A shared path

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A shared path

A bullet train has come to a screeching halt at a sheer cliff face. South Korea and its neighbors have had a staggering run economically and in other areas, coming close to stealing the center stage of the global map in the 21st century. Now that progress seems to have abruptly stopped. East Asian countries have become fragile and quarrelsome. The fissures are not caused by natural disasters, trade or reduced tourism, but by escalating political and military conflicts. East Asian skies last week became a dangerous performance space for new-generation fighter jets. The East Asian bloc may have fallen victim to a “curse of success” after its unwavering economic progress. What has brought about such misfortune?

It is true that East Asian countries have individually been so engrossed in restoring their pride and building their wealth and military might that they neglected the joint work of preparing for the next stage. Asian countries were disgraced and victimized by imperial rivalries among global powers during the 19th century. After the modern era began, they were forced to make black-and-white decisions in establishing national systems during the ideological power struggle between the United States and the Soviet Union. Amid the twist and turns of events, East Asian nations weathered historical crosscurrents and somehow built their countries to today’s impressive size. But they failed to build a new order in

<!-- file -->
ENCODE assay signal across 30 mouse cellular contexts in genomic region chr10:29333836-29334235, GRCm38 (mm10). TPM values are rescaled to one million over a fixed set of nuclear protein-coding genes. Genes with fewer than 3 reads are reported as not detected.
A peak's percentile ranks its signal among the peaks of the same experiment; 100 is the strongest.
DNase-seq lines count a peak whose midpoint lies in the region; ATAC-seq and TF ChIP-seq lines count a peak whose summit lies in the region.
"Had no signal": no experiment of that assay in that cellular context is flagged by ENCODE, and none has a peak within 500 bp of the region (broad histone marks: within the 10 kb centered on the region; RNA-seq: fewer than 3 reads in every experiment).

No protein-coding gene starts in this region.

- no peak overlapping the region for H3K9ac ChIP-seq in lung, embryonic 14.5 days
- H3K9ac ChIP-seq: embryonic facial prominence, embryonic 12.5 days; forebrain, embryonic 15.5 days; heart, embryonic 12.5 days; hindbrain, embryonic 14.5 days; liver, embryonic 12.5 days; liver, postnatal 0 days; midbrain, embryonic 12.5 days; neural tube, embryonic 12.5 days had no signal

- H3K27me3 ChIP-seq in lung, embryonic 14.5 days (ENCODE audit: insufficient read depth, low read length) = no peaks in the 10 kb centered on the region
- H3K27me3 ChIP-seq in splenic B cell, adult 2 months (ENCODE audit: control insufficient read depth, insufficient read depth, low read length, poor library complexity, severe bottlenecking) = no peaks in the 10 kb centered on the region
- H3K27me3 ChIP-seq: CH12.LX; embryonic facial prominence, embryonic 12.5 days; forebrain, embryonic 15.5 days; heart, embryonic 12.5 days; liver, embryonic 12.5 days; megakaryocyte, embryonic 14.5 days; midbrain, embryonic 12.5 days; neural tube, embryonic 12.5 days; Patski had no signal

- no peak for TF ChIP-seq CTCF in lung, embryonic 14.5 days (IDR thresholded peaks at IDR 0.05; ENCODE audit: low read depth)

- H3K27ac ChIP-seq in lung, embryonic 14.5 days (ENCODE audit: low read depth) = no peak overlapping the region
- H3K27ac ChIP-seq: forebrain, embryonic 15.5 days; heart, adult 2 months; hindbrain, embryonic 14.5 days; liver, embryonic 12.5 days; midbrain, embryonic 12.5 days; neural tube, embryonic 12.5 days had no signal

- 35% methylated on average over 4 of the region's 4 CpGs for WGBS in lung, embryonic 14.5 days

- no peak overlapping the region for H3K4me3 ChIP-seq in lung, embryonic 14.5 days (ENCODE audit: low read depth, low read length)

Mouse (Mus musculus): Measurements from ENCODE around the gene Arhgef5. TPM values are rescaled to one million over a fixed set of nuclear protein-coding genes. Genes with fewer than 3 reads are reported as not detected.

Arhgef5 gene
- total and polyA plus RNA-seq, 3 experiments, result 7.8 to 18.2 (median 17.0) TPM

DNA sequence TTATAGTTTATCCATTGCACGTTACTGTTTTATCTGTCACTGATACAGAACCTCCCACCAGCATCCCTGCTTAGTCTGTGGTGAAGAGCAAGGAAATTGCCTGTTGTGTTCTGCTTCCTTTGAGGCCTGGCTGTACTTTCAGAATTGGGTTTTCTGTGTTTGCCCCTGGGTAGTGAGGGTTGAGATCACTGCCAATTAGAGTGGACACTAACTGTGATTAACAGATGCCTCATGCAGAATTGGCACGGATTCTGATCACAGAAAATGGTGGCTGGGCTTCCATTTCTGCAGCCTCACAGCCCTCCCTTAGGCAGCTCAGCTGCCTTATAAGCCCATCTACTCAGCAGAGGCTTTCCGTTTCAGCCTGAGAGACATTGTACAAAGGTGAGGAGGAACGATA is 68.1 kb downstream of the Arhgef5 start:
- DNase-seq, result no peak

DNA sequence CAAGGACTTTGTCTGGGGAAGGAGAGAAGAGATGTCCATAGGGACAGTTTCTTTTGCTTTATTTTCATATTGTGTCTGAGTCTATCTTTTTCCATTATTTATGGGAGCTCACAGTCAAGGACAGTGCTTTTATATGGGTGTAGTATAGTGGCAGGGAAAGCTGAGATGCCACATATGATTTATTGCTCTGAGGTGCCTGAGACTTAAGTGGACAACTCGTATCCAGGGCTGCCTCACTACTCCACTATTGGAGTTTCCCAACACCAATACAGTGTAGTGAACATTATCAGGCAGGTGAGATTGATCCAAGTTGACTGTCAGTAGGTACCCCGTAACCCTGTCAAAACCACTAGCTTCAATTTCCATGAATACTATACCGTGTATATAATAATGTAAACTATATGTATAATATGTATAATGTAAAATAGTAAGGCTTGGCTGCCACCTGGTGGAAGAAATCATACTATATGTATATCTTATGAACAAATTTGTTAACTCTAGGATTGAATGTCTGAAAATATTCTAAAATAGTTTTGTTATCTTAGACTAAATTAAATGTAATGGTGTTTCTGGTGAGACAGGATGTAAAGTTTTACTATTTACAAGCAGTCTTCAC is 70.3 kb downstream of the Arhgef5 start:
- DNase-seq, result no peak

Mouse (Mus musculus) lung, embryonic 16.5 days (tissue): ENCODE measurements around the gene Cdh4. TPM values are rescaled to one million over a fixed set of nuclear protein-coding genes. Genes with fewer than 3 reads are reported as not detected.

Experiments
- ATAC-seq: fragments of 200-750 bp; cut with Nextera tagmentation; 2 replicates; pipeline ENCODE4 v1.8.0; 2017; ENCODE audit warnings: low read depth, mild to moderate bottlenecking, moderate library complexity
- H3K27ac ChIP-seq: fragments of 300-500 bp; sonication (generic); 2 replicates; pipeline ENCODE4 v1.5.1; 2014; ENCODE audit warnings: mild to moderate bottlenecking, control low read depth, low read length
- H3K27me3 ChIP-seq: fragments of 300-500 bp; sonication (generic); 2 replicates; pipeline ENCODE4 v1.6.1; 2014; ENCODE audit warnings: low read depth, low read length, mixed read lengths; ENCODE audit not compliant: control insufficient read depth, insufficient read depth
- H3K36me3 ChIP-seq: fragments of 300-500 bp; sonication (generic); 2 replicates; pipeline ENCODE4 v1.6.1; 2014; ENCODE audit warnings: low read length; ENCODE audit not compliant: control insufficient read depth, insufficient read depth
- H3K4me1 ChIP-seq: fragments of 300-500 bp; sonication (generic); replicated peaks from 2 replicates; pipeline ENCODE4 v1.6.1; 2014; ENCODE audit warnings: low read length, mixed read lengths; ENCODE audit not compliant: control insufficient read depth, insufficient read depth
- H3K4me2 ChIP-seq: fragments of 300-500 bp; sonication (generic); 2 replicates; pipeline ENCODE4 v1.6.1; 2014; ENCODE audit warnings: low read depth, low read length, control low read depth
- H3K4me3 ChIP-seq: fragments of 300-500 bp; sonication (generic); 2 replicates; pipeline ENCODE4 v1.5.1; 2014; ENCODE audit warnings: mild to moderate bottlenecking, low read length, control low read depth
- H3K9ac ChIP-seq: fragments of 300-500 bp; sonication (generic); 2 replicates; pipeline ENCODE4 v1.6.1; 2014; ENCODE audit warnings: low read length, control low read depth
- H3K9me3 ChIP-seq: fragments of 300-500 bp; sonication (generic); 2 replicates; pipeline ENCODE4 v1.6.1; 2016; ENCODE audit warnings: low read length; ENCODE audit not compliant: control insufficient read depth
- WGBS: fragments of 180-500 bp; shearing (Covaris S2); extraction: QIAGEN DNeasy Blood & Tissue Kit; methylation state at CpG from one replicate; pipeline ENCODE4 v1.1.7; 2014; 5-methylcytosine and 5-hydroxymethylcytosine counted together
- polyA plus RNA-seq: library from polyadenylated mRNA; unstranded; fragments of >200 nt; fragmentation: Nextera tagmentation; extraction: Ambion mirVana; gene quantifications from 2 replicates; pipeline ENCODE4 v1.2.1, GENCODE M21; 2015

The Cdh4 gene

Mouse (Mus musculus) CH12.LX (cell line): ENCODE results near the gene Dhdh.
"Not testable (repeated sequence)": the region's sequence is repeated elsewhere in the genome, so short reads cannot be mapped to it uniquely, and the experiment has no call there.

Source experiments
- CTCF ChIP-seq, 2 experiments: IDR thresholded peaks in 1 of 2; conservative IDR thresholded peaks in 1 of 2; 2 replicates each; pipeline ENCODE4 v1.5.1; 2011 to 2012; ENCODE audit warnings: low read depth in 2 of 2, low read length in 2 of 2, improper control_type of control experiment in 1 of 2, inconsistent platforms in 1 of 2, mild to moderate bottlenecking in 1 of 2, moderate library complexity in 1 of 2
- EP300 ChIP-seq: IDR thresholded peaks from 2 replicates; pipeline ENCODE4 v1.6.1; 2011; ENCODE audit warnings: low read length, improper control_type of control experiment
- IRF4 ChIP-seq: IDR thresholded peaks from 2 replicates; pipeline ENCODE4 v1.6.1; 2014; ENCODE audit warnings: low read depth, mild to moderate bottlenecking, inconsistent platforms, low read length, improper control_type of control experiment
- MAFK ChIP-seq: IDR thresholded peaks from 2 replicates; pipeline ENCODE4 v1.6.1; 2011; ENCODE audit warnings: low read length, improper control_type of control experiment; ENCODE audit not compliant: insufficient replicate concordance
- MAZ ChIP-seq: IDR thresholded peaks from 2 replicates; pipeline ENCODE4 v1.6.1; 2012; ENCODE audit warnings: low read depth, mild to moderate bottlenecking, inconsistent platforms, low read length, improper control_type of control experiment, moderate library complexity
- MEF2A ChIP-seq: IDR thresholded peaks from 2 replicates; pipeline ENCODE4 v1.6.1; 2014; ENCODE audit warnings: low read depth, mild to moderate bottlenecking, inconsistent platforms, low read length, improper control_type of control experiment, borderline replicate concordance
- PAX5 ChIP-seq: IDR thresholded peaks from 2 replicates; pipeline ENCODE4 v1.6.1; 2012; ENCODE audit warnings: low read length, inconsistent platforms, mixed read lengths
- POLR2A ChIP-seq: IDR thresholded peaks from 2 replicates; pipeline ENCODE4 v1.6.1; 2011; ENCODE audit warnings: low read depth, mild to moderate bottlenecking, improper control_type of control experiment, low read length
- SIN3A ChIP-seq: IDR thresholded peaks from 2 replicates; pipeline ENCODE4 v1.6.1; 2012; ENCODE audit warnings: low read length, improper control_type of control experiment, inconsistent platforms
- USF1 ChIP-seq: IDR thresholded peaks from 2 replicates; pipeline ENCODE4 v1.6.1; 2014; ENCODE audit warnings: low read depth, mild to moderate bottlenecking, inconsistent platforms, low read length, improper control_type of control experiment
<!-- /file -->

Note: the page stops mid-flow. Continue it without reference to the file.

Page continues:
the region that would ensure a peaceful neighborhood without impairing their own national visions. The neglect has brought about the current fallout.

During transitional periods of history, where the balance of power in politics, economics, military and culture shifts, a sense of insecurity dominates and muddles up international relations. In order to overcome instability during transitional times, it is essential to come up with a framework to bring regional countries together based on objective judgments and long-term perspectives. Who would be most qualified to take on such an initiative? We can hardly expect help from the self-serving political or corporate sectors. The best candidate could come from academia, which focuses on objective and comprehensive research. The Besetoha forum of university presidents met for an annual conference in Seoul last week at a critical juncture. Besetoha refers to Peking University in Beijing, Seoul National University, the University of Tokyo and Vietnam National University in Hanoi.

Presidents of the four representative East Asian universities were of one voice in emphasizing the need to build a community spirit for the sake of Asia’s future, while expressing concern and regret about the lack of understanding among East Asian countries. Geographic proximity does not ensure mutual understanding, and can actually breed misunderstanding and suspicion. Asian countries, in fact, have more interest and knowledge about European and Middle Eastern nations than their own neighbors. Wang Enge, a physics professor and president of Peking
University, said that universities should feel responsible for the lack of cultural and social understandings in the Asian community. Oh Yeon-cheon, president of Seoul National University, stressed that it is time for East Asian society to ruminate on how the world would view its attitude and understanding of regional neighbors.
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